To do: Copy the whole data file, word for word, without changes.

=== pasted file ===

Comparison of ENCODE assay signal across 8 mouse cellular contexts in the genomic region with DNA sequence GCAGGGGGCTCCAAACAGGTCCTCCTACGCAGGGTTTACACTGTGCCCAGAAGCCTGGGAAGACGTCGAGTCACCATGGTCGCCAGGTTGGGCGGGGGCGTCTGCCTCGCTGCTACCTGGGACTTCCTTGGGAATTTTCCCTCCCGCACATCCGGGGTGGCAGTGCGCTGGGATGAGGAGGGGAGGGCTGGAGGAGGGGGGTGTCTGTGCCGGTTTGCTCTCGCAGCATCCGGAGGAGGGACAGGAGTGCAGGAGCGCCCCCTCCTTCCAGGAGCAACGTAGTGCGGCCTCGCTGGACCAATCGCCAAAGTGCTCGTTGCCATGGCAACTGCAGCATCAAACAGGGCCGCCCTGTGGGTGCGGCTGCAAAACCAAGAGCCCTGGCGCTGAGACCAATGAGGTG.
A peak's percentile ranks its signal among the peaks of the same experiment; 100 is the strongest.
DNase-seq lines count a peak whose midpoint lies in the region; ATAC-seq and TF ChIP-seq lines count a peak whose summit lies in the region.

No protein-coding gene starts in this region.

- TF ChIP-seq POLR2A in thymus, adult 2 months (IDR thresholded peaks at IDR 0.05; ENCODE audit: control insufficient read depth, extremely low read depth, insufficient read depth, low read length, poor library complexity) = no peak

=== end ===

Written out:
Comparison of ENCODE assay signal across 8 mouse cellular contexts in the genomic region with DNA sequence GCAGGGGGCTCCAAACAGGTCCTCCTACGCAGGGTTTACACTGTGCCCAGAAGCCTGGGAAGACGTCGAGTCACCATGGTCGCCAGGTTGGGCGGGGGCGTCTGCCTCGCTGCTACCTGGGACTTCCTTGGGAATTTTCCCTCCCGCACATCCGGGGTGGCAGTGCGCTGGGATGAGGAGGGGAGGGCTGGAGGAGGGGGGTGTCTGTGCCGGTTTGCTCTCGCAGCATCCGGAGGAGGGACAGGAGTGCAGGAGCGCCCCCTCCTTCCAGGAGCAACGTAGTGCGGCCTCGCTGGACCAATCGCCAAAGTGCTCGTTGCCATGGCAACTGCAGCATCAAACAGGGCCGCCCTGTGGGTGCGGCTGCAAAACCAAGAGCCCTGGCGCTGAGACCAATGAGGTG.
A peak's percentile ranks its signal among the peaks of the same experiment; 100 is the strongest.
DNase-seq lines count a peak whose midpoint lies in the region; ATAC-seq and TF ChIP-seq lines count a peak whose summit lies in the region.

No protein-coding gene starts in this region.

- TF ChIP-seq POLR2A in thymus, adult 2 months (IDR thresholded peaks at IDR 0.05; ENCODE audit: control insufficient read depth, extremely low read depth, insufficient read depth, low read length, poor library complexity) = no peak